Free-spirited Lucy Westmore isn’t yet a spinster, although she fully intends to be. Fortunately, an eccentric aunt has left her both a diary detailing the secrets to spinsterhood and a cottage in Cornwall. Unfortunately, an insufferable marquess is angling for her prize! Turning Lord Thomas Branston down flat should be easy. So why does this man who won’t take no for an answer make Lucy’s body and soul sigh yes?
Thomas knows the real value of Heathmore Cottage, and he has no intention of letting some silly Society miss get her hands on it. He’ll simply have to charm Lucy into selling. But the clever young woman he encounters, first in London, then en route to Cornwall, stands stubbornly on her own two (quite lovely) feet. And now, Thomas can think only of sweeping her off them.
This second book in Jennifer McQuiston’s Seduction Diaries series re-acquaints readers with Lucy Westmore, the free-spirited, rather hoydenish younger sister of the heroine of the previous book. The Spinster’s Guide to Scandalous Behavior is a deftly written story that packs quite the emotional punch and boasts plenty of humour and sexual tension between the leads. But Lucy is one of those heroines who insists on being contrary for the sake of it, and whose stubbornness and impetuosity often lead her into difficult and potentially dangerous situations for no other reason than that she won’t be told what to do by a man – which puts her into the TSTL bracket more often than I would have liked.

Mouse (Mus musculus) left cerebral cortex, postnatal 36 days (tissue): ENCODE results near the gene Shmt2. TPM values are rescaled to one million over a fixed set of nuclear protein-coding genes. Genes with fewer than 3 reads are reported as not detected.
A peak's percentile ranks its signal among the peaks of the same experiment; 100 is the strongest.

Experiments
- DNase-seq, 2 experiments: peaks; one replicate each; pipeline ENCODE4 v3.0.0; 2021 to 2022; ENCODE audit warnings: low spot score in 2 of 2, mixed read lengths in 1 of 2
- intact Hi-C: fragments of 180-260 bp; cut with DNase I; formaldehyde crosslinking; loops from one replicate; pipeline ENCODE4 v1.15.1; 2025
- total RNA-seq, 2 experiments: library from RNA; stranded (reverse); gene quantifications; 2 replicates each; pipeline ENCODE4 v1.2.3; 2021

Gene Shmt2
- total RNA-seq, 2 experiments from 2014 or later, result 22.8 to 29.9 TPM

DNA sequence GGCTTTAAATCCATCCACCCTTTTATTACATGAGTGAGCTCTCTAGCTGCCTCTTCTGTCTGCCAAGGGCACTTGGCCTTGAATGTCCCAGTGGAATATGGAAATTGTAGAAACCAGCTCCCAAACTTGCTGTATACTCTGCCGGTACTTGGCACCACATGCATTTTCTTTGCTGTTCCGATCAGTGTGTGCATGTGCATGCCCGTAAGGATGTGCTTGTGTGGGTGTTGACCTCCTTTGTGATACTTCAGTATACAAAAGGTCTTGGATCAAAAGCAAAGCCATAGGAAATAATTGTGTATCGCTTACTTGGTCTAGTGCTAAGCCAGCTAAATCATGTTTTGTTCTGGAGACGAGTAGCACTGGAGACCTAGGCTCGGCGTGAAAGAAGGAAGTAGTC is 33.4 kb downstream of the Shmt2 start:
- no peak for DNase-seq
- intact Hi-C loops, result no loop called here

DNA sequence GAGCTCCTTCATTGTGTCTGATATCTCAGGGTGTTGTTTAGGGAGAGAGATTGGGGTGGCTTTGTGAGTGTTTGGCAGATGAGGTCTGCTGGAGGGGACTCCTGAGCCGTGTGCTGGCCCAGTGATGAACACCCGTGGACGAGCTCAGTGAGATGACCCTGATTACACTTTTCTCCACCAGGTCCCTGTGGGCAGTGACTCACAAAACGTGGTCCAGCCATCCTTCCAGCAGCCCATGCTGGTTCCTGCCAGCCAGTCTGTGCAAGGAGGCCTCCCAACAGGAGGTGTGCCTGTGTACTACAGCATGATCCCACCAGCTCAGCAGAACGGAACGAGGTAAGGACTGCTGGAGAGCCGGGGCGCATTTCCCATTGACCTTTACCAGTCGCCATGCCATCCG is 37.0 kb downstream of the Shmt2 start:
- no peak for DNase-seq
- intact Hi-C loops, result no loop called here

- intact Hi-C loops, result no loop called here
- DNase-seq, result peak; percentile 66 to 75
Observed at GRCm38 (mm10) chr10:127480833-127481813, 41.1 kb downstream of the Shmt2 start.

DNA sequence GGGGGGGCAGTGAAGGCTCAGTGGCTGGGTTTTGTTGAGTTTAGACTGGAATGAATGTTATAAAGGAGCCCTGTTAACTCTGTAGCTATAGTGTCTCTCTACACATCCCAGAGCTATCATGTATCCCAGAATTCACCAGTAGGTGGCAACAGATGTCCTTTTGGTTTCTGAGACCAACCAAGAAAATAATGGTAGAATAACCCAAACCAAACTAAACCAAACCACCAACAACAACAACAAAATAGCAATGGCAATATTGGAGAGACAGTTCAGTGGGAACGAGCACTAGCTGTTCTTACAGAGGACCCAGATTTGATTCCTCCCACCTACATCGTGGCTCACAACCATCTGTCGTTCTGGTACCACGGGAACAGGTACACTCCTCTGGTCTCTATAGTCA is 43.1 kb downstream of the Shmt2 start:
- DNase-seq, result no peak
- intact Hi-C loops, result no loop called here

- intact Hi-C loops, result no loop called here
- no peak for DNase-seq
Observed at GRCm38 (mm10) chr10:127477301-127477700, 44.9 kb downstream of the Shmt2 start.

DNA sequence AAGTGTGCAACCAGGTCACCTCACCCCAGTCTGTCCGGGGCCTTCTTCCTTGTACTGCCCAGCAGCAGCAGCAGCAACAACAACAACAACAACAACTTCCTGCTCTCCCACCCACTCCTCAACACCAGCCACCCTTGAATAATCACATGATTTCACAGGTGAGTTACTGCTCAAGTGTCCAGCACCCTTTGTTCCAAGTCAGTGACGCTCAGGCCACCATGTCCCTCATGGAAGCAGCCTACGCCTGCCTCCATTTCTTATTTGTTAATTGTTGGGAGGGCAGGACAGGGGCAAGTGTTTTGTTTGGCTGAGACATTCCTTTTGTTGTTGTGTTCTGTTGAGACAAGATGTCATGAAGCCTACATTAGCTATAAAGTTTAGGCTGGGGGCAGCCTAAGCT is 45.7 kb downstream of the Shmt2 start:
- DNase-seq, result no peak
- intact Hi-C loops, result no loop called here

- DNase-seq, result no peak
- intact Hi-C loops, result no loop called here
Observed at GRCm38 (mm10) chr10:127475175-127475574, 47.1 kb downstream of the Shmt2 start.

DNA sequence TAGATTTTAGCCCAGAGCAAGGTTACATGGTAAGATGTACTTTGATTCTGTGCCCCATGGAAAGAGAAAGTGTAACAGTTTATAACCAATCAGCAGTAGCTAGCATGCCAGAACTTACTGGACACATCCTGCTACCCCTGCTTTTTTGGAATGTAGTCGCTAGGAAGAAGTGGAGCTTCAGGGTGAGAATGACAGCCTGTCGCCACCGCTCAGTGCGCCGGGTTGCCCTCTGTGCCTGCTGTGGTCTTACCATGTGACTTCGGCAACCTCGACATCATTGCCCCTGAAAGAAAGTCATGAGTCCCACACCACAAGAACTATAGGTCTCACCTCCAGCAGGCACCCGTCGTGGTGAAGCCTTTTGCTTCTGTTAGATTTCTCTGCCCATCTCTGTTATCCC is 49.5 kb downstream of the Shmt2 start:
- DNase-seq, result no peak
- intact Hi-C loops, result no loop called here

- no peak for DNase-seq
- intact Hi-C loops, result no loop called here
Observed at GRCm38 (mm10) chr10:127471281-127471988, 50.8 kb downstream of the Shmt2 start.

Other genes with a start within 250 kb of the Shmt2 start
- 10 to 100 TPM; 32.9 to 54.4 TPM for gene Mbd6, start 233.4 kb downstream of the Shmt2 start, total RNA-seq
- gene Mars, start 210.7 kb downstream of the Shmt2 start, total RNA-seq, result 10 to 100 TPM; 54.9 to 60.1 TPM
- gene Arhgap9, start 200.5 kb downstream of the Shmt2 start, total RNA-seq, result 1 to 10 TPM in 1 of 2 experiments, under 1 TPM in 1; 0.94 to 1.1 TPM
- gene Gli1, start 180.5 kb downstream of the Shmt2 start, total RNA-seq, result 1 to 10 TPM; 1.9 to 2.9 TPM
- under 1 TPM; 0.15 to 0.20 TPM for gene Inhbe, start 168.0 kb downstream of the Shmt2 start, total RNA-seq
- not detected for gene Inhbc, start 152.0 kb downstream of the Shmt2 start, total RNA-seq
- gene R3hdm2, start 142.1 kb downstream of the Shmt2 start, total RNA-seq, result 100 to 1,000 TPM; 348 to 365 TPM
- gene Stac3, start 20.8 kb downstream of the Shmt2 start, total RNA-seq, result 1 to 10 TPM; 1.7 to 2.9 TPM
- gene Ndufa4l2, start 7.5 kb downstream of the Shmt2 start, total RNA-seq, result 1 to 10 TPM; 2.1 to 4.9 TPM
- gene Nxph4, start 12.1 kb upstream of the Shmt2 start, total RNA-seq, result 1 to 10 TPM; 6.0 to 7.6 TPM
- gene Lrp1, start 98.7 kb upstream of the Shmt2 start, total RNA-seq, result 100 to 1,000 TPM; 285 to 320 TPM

Lucy is now twenty-one, and not at all relishing the prospect of making her début and having a season, no matter that her mother’s dearest wish is for her to find a husband and settle down. But Lucy doesn’t want to marry, knowing full-well that as a wife, she will in effect be her husband’s property and will have no freedom or independence. When she receives a package containing her recently deceased Aunt Edith’s diaries together with a letter informing her that she has been left a cottage in Lizard Bay, Cornwall in the old lady’s will, Lucy sees it as a sign. She doesn’t remember much about her rather eccentric aunt, but she knows that she trod her own path, choosing not to marry and to live an independent life, exactly as Lucy wants to do. Naturally, she is furious when she discovers that her father has arranged to sell Heathmore Cottage without her knowledge and without her having even seen it – and is even more determined to make her way to Cornwall to see the place and perhaps even take up residence.